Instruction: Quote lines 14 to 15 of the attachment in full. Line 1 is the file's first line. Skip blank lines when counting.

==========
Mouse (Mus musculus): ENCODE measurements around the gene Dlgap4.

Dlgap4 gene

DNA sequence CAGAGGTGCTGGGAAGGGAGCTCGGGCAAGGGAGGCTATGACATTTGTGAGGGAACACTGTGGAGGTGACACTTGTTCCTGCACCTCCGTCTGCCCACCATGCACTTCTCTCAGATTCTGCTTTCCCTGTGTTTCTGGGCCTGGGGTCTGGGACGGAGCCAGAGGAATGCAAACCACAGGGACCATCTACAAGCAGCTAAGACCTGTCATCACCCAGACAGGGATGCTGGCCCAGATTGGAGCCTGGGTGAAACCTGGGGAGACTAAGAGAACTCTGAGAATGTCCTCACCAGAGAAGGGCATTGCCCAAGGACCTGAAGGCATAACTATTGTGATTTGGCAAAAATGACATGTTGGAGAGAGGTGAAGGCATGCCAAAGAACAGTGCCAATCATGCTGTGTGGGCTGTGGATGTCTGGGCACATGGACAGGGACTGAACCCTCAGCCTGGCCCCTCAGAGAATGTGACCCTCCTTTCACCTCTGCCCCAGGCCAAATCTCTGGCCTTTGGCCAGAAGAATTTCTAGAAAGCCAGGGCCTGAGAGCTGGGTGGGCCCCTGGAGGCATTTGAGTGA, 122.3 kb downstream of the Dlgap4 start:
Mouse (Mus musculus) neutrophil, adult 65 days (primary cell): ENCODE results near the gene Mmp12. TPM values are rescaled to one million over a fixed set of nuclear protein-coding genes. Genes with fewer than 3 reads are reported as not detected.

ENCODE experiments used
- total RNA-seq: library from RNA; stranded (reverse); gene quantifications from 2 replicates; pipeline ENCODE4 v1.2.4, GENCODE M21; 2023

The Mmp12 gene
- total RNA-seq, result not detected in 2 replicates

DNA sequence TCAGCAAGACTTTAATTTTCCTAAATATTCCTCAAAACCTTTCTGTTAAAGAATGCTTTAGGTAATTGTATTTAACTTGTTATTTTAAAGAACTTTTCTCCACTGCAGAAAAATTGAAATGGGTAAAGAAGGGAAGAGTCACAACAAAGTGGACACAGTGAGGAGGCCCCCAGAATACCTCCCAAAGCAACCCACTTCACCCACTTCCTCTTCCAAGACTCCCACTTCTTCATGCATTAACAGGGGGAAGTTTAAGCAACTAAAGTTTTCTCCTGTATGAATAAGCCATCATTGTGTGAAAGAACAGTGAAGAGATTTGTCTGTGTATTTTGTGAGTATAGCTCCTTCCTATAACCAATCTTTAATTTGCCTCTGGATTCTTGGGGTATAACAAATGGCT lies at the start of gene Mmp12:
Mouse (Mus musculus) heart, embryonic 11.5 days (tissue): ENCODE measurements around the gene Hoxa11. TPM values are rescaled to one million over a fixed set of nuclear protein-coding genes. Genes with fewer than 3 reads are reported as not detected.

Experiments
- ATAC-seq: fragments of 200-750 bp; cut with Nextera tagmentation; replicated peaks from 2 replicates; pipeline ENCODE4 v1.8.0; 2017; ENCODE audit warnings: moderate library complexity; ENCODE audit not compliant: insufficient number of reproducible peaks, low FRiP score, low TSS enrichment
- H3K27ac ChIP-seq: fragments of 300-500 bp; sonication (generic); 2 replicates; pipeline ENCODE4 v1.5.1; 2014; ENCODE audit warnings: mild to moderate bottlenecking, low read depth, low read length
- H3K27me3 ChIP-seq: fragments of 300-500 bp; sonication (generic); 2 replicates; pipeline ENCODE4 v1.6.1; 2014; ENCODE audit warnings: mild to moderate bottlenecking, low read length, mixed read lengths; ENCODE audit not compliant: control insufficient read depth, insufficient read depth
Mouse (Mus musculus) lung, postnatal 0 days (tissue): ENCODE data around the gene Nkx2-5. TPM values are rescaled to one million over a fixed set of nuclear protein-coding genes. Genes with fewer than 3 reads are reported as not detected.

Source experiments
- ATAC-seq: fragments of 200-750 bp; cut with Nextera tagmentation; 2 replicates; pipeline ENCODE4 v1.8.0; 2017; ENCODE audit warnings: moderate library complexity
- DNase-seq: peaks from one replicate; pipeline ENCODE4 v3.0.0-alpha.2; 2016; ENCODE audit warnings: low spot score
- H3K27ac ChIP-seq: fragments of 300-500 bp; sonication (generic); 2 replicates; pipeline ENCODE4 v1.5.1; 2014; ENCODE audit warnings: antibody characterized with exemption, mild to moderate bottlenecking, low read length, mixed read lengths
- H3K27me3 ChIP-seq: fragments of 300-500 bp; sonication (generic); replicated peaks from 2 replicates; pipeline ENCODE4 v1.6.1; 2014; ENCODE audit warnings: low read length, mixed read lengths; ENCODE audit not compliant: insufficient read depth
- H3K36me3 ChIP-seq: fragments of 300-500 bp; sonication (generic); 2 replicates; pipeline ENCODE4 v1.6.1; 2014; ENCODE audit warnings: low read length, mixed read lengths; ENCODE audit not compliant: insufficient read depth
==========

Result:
- H3K27me3 ChIP-seq: fragments of 300-500 bp; sonication (generic); 2 replicates; pipeline ENCODE4 v1.6.1; 2014; ENCODE audit warnings: mild to moderate bottlenecking, low read length, mixed read lengths; ENCODE audit not compliant: control insufficient read depth, insufficient read depth
Mouse (Mus musculus) lung, postnatal 0 days (tissue): ENCODE data around the gene Nkx2-5. TPM values are rescaled to one million over a fixed set of nuclear protein-coding genes. Genes with fewer than 3 reads are reported as not detected.